Less than halfway through “Kaddish” (or “The Key in the Window”), a version of Allen Ginsburg’s poem at The New York Theater Workshop in the East Village, I had to put my pen down, so mesmerized was I by Donnie Mather’s extraordinary performance. That “Kaddish,” which was not only performed but also adapted by Mather himself, coincided with the Jewish holiday of Roshashana was total luck, according to Director Kim Weild, and opening night ended September while ushering in the melancholy of autumn. A perfect backdrop for “Kaddish.”
It is not easy to adapt poetry for the stage without it feeling contrived or pushing for a theatricality that is not there. Ginsburg’s language, however, is a gift to the theater, and lends itself to both drama and storytelling. All it needs is the right actor-adapter to edit and beautifully bring to life the memory poem/prayer for the dead of “Kaddish.” Donnie Mather is that person, and formed his own company, The Adaptations Project (found at www.adaptationsproject.org), in order to do so. “Kaddish” is the inaugural production.
The stage is a black box, with the sole set comprising three windows of varying sizes covered in sheets, white-washed and set in plaster, rendering them opaque enough to be projected on but also sculptural works of art. Apart from lamps, a chair and a suitcase, the stage remains bare.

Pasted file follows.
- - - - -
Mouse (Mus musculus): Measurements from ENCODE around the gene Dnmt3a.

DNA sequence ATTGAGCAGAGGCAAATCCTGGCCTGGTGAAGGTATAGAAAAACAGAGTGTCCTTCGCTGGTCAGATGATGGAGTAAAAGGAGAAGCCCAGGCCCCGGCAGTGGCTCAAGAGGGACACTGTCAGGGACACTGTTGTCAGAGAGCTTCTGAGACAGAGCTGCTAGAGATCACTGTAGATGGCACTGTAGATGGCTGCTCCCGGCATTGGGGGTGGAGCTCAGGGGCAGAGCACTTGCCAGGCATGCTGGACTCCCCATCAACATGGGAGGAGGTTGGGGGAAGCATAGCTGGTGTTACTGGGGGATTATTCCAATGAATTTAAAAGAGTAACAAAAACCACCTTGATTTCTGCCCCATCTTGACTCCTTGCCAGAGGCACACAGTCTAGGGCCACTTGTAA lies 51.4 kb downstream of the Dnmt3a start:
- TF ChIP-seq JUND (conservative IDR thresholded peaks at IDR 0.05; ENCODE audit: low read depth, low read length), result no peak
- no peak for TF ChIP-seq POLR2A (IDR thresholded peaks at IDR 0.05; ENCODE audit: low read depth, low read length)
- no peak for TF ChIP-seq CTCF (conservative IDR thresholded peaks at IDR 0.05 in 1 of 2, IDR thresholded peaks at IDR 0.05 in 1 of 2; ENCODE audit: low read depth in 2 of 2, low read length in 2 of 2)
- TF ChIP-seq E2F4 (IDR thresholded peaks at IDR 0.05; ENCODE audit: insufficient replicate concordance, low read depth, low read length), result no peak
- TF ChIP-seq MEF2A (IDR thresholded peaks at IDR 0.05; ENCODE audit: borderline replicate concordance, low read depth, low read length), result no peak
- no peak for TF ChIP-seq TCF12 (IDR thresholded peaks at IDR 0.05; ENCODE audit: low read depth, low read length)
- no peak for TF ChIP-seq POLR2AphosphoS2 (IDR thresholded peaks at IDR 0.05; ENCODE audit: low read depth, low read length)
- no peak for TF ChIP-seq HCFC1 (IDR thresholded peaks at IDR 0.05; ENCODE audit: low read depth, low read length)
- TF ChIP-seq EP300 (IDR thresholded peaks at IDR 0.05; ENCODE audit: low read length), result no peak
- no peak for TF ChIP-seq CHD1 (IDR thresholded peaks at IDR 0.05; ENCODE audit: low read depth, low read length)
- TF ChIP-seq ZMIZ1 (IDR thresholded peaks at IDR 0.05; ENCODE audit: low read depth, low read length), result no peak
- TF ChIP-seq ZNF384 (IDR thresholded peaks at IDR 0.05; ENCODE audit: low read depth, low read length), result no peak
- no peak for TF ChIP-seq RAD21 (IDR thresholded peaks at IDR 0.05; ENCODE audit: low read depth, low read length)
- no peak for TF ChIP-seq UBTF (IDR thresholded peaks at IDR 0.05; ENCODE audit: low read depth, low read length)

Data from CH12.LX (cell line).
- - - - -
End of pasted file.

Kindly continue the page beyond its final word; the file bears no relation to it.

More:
“Kaddish” focuses on Ginsburg’s mother, Naomi, while sparingly bringing in other family members as well. Naomi, a Russian-Jewish immigrant Communist, was a schoolteacher, played piano, mandolin, cooked and as she says more than once, “…raised two children.”
She also suffered from madness, which grew increasingly worse as she got older. She heard voices, suspected plots against her, and appeared to be a paranoid schizophrenic.
It is clear that as Naomi suffered, so did Ginsburg, and the poem displays enormous anguish and empathy for her. There is barely a shred of self-pity. It is Ginsburg who is the only one left to commit his mother to Bellevue, but he cannot foresee what is to come: years of being confined to a room, electroshock treatments and later, a lobotomy and a stroke.
Donnie Mather’s singular portrayal is riveting. He moves like a dancer and speaks like I imagine Ginsburg would have spoken “Kaddish” himself (sadly, I did not have the privilege of hearing him read). I did not know “Kaddish” before I came to see this production, but I can’t remember being so moved by both actor and play in a very long time.
Ginsberg received a letter from Naomi two days after she died.She wrote–‘The key is in the window, the key is in the sunlight at the window–I have the key–Get married Allen don’t take drugs–the key is in the bars, in the sunlight in the window.
which is Naomi–